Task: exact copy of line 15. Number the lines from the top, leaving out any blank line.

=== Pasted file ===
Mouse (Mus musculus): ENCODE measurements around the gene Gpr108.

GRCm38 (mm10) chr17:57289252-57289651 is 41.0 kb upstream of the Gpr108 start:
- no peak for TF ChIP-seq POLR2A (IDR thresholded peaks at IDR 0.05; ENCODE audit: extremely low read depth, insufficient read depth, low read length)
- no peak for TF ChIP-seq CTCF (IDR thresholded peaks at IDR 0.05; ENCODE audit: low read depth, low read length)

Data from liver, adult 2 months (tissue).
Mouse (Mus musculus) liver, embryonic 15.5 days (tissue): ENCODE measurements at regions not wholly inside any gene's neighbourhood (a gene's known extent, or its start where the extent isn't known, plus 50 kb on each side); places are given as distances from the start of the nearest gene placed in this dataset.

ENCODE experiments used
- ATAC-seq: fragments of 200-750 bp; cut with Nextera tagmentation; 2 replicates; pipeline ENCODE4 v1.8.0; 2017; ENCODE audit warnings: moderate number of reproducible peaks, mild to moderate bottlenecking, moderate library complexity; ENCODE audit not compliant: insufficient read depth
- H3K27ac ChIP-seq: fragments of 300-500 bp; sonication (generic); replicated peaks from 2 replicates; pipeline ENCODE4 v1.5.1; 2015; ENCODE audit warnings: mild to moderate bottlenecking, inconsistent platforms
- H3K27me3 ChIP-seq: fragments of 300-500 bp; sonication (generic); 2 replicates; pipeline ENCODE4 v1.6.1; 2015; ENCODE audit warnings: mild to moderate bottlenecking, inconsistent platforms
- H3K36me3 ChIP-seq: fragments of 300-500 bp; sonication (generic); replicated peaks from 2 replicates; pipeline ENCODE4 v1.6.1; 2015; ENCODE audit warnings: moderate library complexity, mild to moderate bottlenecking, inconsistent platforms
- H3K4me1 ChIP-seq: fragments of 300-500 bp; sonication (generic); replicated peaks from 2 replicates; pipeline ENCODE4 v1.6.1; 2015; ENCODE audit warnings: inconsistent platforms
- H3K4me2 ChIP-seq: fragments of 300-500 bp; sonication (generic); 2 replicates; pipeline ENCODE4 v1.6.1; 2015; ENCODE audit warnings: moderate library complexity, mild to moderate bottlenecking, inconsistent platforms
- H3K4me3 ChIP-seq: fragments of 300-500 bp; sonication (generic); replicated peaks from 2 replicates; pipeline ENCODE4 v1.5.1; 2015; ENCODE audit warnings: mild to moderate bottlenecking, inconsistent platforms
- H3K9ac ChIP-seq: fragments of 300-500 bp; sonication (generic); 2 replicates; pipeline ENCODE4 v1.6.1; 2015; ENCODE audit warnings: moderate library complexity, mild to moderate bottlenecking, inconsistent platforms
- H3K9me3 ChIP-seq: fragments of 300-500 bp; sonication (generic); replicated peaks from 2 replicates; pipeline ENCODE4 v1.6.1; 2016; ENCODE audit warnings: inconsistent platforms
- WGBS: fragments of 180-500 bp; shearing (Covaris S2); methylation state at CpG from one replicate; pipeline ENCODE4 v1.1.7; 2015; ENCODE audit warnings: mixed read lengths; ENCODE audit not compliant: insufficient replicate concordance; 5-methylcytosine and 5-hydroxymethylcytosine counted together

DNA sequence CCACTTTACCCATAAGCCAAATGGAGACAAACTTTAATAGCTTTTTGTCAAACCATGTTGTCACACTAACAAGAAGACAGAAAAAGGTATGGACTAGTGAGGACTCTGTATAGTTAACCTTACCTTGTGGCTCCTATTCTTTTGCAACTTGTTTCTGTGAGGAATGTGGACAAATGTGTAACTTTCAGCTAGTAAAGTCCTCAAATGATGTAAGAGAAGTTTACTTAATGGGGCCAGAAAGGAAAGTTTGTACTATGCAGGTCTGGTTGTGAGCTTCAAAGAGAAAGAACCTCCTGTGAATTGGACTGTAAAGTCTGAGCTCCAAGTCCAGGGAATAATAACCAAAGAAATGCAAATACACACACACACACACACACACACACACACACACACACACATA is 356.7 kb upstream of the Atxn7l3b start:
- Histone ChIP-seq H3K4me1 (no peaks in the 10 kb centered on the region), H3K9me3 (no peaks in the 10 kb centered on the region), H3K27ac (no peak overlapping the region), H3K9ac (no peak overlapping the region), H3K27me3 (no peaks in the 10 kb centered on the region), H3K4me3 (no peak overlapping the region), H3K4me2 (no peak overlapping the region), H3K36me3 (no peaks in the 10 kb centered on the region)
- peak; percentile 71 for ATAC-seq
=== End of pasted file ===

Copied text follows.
- H3K9ac ChIP-seq: fragments of 300-500 bp; sonication (generic); 2 replicates; pipeline ENCODE4 v1.6.1; 2015; ENCODE audit warnings: moderate library complexity, mild to moderate bottlenecking, inconsistent platforms